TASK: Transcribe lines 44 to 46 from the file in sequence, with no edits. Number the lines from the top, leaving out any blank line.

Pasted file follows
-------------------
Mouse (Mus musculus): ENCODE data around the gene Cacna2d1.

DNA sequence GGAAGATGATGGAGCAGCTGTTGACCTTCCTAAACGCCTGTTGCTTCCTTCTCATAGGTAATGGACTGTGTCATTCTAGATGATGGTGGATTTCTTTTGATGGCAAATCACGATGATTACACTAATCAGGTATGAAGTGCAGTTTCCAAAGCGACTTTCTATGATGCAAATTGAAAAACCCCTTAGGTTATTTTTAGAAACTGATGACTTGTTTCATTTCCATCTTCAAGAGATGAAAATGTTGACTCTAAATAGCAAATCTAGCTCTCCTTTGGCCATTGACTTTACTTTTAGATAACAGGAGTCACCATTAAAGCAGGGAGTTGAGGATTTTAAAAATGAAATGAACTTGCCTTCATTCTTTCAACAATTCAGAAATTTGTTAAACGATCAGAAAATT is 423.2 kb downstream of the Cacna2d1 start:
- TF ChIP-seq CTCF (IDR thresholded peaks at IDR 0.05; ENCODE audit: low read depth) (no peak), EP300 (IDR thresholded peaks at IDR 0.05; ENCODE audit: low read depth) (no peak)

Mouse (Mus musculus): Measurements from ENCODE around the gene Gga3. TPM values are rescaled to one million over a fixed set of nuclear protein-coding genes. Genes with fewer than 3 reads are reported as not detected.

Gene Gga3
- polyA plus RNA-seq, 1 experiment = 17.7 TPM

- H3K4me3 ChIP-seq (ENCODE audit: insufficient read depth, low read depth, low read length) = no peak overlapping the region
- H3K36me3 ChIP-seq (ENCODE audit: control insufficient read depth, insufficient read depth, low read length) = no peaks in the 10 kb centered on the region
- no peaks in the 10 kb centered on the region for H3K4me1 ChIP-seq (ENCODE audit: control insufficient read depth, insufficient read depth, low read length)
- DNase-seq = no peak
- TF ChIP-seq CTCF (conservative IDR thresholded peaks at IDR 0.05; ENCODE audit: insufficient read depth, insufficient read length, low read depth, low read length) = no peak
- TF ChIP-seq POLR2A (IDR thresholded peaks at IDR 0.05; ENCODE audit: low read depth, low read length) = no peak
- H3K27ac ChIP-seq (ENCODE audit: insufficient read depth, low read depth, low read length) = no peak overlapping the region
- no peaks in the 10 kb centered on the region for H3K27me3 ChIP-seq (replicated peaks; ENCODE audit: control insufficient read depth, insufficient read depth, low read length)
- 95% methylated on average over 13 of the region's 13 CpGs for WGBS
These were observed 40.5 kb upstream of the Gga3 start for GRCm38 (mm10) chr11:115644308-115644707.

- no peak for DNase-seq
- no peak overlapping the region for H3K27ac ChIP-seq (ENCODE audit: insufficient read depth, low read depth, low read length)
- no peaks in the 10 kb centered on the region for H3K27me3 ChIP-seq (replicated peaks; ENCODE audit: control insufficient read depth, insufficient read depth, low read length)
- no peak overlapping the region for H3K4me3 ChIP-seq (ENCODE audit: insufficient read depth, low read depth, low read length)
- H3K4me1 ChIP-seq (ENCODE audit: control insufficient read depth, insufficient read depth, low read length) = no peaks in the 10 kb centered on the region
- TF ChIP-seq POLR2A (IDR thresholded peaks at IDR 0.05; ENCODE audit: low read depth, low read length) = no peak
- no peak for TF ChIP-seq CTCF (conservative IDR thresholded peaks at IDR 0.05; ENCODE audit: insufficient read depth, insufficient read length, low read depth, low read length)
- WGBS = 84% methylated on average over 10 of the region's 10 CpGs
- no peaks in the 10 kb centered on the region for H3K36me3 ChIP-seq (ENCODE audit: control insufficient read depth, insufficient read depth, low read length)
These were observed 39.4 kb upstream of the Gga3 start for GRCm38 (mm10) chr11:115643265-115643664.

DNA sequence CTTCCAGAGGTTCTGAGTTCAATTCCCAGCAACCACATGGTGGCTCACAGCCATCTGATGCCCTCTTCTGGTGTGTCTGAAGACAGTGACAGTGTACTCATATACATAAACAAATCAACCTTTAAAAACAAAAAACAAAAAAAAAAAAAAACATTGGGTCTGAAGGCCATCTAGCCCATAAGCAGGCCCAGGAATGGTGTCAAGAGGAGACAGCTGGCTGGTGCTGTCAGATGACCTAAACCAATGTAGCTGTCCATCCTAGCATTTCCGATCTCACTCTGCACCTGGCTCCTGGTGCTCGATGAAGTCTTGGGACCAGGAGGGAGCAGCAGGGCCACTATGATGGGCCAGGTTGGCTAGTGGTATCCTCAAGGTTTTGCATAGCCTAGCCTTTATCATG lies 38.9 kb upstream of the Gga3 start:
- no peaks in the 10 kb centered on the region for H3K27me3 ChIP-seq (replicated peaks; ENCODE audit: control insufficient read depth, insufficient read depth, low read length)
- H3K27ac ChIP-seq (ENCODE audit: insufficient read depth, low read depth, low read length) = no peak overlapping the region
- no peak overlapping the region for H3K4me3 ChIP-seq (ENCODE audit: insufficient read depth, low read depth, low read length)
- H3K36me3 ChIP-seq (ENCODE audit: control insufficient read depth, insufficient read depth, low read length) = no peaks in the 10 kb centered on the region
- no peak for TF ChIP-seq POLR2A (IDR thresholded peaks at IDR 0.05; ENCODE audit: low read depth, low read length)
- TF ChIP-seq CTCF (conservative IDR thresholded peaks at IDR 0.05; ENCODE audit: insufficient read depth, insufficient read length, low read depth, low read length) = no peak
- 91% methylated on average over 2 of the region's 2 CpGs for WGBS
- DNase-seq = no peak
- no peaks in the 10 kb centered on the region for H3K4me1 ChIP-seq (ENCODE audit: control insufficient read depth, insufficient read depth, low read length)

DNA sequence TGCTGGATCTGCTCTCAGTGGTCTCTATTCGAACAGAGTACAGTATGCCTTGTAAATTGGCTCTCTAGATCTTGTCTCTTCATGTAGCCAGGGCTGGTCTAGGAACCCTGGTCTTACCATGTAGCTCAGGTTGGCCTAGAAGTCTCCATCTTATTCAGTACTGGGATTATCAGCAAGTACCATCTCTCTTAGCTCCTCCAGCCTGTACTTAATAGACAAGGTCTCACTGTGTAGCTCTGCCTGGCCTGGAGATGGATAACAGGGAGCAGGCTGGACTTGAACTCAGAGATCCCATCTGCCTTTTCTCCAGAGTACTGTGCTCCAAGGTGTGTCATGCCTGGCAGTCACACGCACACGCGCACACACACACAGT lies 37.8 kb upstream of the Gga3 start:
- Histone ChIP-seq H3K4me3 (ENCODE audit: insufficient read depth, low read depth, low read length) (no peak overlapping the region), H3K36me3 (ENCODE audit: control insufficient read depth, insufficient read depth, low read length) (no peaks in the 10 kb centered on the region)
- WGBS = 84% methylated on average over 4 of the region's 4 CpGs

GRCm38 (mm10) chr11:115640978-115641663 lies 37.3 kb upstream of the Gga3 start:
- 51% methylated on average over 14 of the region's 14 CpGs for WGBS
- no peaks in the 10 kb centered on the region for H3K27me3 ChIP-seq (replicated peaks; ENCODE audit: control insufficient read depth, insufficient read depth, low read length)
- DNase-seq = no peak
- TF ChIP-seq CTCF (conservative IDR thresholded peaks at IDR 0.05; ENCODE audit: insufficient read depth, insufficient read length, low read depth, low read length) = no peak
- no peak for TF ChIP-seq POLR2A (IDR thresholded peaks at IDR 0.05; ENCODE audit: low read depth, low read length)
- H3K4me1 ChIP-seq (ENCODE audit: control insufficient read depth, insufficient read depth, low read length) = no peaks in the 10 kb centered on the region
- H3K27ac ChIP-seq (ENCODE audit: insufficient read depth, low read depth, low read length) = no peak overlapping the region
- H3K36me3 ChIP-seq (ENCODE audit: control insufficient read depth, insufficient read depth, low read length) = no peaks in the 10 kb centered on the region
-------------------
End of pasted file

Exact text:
- TF ChIP-seq CTCF (conservative IDR thresholded peaks at IDR 0.05; ENCODE audit: insufficient read depth, insufficient read length, low read depth, low read length) = no peak
- no peak for TF ChIP-seq POLR2A (IDR thresholded peaks at IDR 0.05; ENCODE audit: low read depth, low read length)
- H3K4me1 ChIP-seq (ENCODE audit: control insufficient read depth, insufficient read depth, low read length) = no peaks in the 10 kb centered on the region